Fiona Kent follows unwavering path to monastic life

CHARLESTON—When Fiona Kent enters a room, she brings the Holy Spirit with her.

Not the holy roller version, but a deeply spiritual presence that exudes an inner peace only found through God. It’s in her unhurried stillness, and the joy evident in her eyes — a palpable presence of Christ.

It is a remarkable quality in an 18-year-old woman barely out of high school.

Her mother, Dr. Terri Thomson, said it is a spirituality she felt even in the womb.

“I knew she was a child of God,” Dr. Thomson said.

Her intuition proved correct, and on June 16, Fiona will enter the monastery of Carmel of St. Thérèse of Lisieux Discalced Carmelite Nuns in Loretto, Pa.

It is the final stage of a discernment process that began when Fiona was only 2. At that time, she saw a group of nuns during Mass at Stella Maris on Sullivan’s Island, and told her mom she was going to be a nun too, so she could live always in the church.

When she was 7, Fiona started praying the rosary every day at 3 p.m., with no conscious knowledge that it was a holy hour. Around the same time, she also became pen pal friends with Sister Maris Stella, a Bishop England graduate who is a Nashville Dominican, who became a source of guidance and support for the young Fiona.

Photo provided: Fiona shares a group hug with her older siblings, Abigail and Ian.

Meanwhile, her family provided a con­stant background of support and encour­agement. Her siblings, Abigail and Ian, now 23 and 21, respected her daily prayer time. And when it was time for Fiona to start school, her parents decided home­schooling was the best option. Dr. Thom­son closed a busy pediatric practice to nurture her own children, saying she felt her calling at that time was to protect and preserve Fiona’s vocation.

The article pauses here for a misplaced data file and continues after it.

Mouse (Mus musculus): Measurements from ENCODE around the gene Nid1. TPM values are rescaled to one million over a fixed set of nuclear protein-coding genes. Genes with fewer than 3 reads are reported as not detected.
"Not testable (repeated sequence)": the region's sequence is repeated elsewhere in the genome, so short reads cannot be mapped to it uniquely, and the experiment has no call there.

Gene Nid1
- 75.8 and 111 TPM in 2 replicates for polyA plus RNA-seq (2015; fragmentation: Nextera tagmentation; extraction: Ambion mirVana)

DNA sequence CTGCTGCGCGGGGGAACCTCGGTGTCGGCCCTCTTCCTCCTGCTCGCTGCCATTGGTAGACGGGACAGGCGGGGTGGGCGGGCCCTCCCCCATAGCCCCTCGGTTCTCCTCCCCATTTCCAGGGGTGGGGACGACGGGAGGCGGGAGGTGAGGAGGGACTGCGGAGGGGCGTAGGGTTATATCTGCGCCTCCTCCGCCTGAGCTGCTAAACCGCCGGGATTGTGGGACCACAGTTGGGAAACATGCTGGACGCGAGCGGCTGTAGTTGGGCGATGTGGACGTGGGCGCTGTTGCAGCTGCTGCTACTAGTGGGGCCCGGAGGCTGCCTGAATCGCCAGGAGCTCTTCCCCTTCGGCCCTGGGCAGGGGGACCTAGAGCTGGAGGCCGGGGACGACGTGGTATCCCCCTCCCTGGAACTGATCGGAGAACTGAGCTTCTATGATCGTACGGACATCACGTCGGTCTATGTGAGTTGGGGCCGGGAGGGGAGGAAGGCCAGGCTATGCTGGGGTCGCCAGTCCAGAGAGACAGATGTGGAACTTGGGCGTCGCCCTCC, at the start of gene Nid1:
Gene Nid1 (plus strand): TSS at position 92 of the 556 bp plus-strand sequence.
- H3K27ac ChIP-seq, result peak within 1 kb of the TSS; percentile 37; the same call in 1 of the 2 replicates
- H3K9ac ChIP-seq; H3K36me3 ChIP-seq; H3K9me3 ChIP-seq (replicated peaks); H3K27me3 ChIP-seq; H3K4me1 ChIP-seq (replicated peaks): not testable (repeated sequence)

“I feel many more are called but are dis­tracted by the noise of the world,” she said.

Fiona agreed. “It is hard in this world to hear [God’s voice].”

Along the way, Fiona’s passion and tal­ent for ballet and music opened the door to consider a career in the arts, “but it was always fleeting,” she said.

Ultimately, she always circled back to religious life. As she discerned which path to take, Fiona considered the Dominicans, the Poor Clares, and the Carmelites.

Listening to God’s voice, and asking for guidance, she received numerous signs that led to the Carmelites, including a love and connection with St. Thérèse.

But it was not a clear, straight path. There were complications that threw off her original decision to join the Carmel­ites in Philadelphia and left her feeling de­pressed and discouraged about where she was supposed to be. Confused, she asked God for guidance — specifically, for an intention in the form of a rose, representing St. Thérèse the Little Flower.

She received that intention when she visited the monastery in Loretto, and the nuns gave her a yellow rose.

Recently, she spent three months in the embrace of cloistered life, or “behind the grill” as the expression goes. It is a life many view as restrictive, even prison-like, Fiona said, explaining that once women take vows, they don’t leave the monas­tery, and can only see their family once a month, and even then, only from behind the grill.

It is purposeful, as the nuns constantly hone their Carmelite soul, focused on praying for the world.

Fiona said it is quite the opposite of restrictive.

“It’s so freeing,” she said, adding that when she’s within the fold, she feels free to express the true spiritual self she’s always wanted to be.

Her parents have worked hard to let her discover her true path, and said they find solace in the comfort God provides. Dr. Thomson said even when Fiona’s in the monastery, they can feel when she’s pray­ing for them, just like a hug.

They also firmly believe the words of St. Mother Teresa: “Whenever you give your child up for the Church, Jesus takes [her] place in the home.”

For more on the Carmelites or vocations, see or